The Hurricane Sandy Rebuilding Task Force's Infrastructure Resilience Guidelines

An Initial Assessment of Implementation by Federal Agencies

by Melissa L. Finucane, Noreen Clancy, Henry H. Willis, Debra Knopman

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Research Questions

  1. How have the Infrastructure Resilience Guidelines been implemented in decisions about how to spend federal funds to recover from Hurricane Sandy?
  2. What are the lessons learned from implementing the guidelines (including opportunities and challenges)?
  3. Could the same guidelines be implemented when allocating federal funds for infrastructure in nonrecovery environments?

In October 2012, Hurricane Sandy struck the East Coast of the United States, devastating communities across the region. This disaster motivated the federal government to examine how it might improve community and infrastructure resilience so that communities are better prepared for existing and future threats, including those exacerbated by climate change. To ensure that federal agencies incorporate key principles of resilience into their formulation, evaluation, and prioritization of infrastructure investments related to Sandy rebuilding, the Presidential Hurricane Sandy Rebuilding Task Force developed its Infrastructure Resilience Guidelines in the spring and summer of 2013. On behalf of the U.S. Department of Homeland Security and the Critical Infrastructure Security and Resilience Interagency Policy Committee's Subcommittee on Recovery and Mitigation, the RAND Corporation conducted an initial assessment of federal agencies' implementation of the guidelines. The main goal of this study was to identify the lessons learned from the opportunities and challenges encountered when implementing the guidelines.

Researchers conducted semistructured interviews of 67 individuals employed by federal, state, and local government agencies and departments and nongovernmental organizations. An analysis of the interview notes and other documents provided information on different approaches to implementing the guidelines, the opportunities or challenges encountered during implementation, and whether the guidelines would be feasible to implement in nonrecovery environments. Overall, the guidelines were viewed as reflecting worthy resiliency principles that merit broader pursuit — and not just in a disaster recovery context.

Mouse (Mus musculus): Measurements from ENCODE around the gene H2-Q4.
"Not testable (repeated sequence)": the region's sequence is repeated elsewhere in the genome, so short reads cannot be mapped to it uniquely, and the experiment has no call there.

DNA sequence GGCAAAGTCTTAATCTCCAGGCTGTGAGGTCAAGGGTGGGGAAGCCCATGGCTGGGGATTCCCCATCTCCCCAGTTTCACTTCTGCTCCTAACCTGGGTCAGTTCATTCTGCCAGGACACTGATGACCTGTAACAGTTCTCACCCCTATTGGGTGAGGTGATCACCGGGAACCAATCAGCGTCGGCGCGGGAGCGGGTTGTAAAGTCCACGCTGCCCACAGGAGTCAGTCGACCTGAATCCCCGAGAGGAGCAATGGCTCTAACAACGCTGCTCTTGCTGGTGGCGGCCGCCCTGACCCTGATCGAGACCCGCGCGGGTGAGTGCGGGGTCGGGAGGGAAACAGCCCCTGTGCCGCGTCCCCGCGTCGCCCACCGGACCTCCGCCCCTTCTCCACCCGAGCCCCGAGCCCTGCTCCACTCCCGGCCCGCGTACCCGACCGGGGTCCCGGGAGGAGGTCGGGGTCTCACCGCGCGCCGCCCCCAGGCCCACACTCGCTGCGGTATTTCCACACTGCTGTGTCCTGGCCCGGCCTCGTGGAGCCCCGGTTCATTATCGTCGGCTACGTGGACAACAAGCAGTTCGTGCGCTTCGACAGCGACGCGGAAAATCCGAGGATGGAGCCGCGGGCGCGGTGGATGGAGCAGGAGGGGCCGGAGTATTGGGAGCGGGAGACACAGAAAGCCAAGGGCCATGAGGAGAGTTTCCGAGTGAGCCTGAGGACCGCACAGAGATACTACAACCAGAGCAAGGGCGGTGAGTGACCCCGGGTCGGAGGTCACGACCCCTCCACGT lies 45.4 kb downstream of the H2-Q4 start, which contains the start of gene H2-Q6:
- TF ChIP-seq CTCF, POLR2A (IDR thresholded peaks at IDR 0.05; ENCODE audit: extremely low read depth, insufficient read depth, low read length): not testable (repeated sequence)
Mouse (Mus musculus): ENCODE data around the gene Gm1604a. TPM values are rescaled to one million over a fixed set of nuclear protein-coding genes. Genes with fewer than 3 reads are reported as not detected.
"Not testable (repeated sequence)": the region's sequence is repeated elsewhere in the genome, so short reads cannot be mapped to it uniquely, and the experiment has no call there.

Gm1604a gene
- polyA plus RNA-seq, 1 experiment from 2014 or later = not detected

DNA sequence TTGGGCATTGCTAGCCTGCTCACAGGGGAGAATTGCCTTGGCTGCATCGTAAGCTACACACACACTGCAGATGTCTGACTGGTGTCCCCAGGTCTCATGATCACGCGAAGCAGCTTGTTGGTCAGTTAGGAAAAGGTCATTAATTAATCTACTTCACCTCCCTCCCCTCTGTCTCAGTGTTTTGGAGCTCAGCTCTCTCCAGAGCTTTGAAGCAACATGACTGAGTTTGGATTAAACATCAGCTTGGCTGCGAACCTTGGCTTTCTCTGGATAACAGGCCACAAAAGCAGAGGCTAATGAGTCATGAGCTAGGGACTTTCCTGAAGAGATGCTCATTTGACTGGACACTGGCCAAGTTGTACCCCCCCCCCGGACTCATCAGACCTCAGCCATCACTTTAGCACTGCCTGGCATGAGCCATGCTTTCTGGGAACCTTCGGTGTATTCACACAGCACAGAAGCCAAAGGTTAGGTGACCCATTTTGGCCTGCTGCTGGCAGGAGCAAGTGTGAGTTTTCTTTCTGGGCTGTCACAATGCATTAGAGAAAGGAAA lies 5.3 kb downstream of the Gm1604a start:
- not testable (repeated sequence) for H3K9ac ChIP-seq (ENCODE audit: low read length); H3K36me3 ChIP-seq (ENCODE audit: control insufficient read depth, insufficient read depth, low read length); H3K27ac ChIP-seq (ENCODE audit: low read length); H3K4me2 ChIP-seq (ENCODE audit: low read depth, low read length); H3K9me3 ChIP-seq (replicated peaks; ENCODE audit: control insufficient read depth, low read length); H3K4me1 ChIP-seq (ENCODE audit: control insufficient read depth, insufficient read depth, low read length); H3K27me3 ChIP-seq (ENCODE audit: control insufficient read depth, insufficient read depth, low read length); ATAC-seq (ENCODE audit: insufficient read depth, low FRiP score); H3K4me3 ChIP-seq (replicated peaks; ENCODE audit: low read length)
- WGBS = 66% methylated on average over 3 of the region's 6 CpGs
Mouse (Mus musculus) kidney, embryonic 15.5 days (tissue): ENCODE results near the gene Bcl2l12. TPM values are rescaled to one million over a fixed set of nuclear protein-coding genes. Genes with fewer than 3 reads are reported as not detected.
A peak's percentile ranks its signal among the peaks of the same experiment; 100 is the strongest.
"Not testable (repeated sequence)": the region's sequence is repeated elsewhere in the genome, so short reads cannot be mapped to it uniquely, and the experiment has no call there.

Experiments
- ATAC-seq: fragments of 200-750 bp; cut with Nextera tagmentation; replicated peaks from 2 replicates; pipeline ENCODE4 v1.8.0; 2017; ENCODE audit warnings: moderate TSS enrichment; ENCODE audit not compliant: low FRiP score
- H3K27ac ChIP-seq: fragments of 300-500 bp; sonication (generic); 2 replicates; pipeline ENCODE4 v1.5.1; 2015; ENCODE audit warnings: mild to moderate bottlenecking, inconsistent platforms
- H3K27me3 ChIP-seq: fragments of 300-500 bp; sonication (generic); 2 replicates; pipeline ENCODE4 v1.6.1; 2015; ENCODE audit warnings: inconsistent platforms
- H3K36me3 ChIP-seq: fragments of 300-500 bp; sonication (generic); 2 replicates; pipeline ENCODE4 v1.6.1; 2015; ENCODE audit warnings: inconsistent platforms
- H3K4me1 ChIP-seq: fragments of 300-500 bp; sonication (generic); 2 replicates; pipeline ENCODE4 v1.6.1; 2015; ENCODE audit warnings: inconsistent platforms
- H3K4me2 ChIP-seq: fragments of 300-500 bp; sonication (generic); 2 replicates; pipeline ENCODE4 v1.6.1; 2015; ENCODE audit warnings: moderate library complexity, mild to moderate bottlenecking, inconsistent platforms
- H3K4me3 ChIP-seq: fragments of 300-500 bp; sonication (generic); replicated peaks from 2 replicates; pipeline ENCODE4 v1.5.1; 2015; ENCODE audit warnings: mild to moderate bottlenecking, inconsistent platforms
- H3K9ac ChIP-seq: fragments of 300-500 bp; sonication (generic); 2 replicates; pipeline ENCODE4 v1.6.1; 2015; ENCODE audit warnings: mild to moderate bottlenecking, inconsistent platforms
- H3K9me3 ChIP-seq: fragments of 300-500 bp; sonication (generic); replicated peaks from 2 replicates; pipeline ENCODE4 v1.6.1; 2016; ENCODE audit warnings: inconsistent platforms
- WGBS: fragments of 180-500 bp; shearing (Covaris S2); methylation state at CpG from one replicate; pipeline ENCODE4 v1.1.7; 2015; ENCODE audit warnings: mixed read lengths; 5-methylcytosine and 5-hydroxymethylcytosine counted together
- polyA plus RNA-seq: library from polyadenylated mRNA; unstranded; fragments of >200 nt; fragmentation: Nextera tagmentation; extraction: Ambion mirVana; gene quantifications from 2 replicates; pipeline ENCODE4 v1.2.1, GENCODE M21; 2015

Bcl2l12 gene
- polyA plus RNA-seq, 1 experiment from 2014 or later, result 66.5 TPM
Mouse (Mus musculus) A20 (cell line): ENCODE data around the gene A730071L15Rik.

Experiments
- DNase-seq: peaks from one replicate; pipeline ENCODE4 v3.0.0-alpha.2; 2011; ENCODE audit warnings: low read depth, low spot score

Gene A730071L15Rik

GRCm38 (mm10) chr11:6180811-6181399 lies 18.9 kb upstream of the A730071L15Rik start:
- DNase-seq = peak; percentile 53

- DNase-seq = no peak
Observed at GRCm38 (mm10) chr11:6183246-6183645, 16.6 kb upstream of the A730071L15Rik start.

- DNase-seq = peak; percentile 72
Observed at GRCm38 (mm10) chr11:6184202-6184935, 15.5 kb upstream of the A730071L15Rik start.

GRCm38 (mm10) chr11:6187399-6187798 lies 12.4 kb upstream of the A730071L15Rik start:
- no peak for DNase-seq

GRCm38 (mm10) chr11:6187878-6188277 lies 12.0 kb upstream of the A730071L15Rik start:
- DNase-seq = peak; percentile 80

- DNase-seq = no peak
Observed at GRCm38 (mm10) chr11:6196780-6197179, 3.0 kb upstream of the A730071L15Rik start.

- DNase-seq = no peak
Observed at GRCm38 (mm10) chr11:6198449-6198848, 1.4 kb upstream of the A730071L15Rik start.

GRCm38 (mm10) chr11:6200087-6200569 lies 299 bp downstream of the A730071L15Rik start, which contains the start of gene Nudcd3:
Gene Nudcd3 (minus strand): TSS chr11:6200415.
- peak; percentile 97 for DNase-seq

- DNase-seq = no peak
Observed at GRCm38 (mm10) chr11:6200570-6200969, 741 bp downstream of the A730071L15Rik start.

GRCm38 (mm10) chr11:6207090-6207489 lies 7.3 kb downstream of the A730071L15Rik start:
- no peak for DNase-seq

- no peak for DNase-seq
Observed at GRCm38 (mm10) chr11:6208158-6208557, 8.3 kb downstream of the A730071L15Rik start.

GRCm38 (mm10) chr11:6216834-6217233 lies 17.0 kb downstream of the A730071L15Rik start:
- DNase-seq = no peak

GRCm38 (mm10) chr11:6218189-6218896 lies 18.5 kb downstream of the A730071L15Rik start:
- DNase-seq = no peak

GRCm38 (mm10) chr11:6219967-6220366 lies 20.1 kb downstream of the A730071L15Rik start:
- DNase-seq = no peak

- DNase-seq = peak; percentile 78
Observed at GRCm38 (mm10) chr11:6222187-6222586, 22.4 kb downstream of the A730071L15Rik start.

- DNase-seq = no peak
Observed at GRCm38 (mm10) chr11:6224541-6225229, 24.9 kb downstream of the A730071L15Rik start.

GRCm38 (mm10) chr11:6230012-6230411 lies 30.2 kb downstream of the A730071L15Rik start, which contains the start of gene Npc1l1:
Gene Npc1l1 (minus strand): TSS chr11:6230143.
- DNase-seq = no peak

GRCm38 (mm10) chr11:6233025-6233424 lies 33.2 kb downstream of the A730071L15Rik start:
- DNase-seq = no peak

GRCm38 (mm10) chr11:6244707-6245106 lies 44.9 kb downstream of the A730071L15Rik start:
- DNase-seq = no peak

Key Findings

Lessons Learned from Conditions That Enhance Implementation of the Guidelines

  • Our analysis indicates that the Infrastructure Resilience Guidelines reinforced the approach to resilience principles that many agencies had been pursuing in recent years.
  • Organizations already familiar with or embracing resilience principles found it easier to implement the guidelines than did those that were encountering these principles for the first time.
  • Building community resilience via a "holistic systems approach" (i.e., one that underscores the dynamic links among human, social, physical, economic, and natural resources) was a new concept for some agencies and their grantees.
  • Implementation of the guidelines was enhanced by an existing community vision for resilience.

Lessons Learned from Challenges Posed by the Guidelines

  • The guidelines need to be worded broadly to achieve interagency consensus and be applicable across different agency responsibilities and contexts, but also worded in a way that provides enough detail on the methods and outcomes that would be compatible with resilience principles.
  • Resilience meanings and metrics need to be clarified and aligned to improve communication and understanding across agencies and contexts.
  • Appropriate and sufficient resources and expertise are needed to implement the guidelines.
  • Reduced complexity and redundancy across resilience initiatives is desired by both agencies and grantees.
  • Additional research is needed to clarify specific standards most likely to improve resilience.

Table of Contents

  • Chapter One

    Introduction

  • Chapter Two

    How the Infrastructure Resilience Guidelines Have Been Implemented

  • Chapter Three

    Lessons Learned from Implementing the Infrastructure Resilience Guidelines

  • Chapter Four

    Applying the Infrastructure Resilience Guidelines to Nonrecovery Environments

  • Chapter Five

    Findings and Conclusions

  • Appendix A

    Semistructured Interview Protocol

  • Appendix B

    Detailed Methods

  • Appendix C

    Sample Grantees

The research reported here was conducted in the RAND Homeland Security and Defense Center (HSDC). The HSDC is a joint center of two research divisions: RAND Justice, Infrastructure, and Environment and the RAND National Security Research Division.

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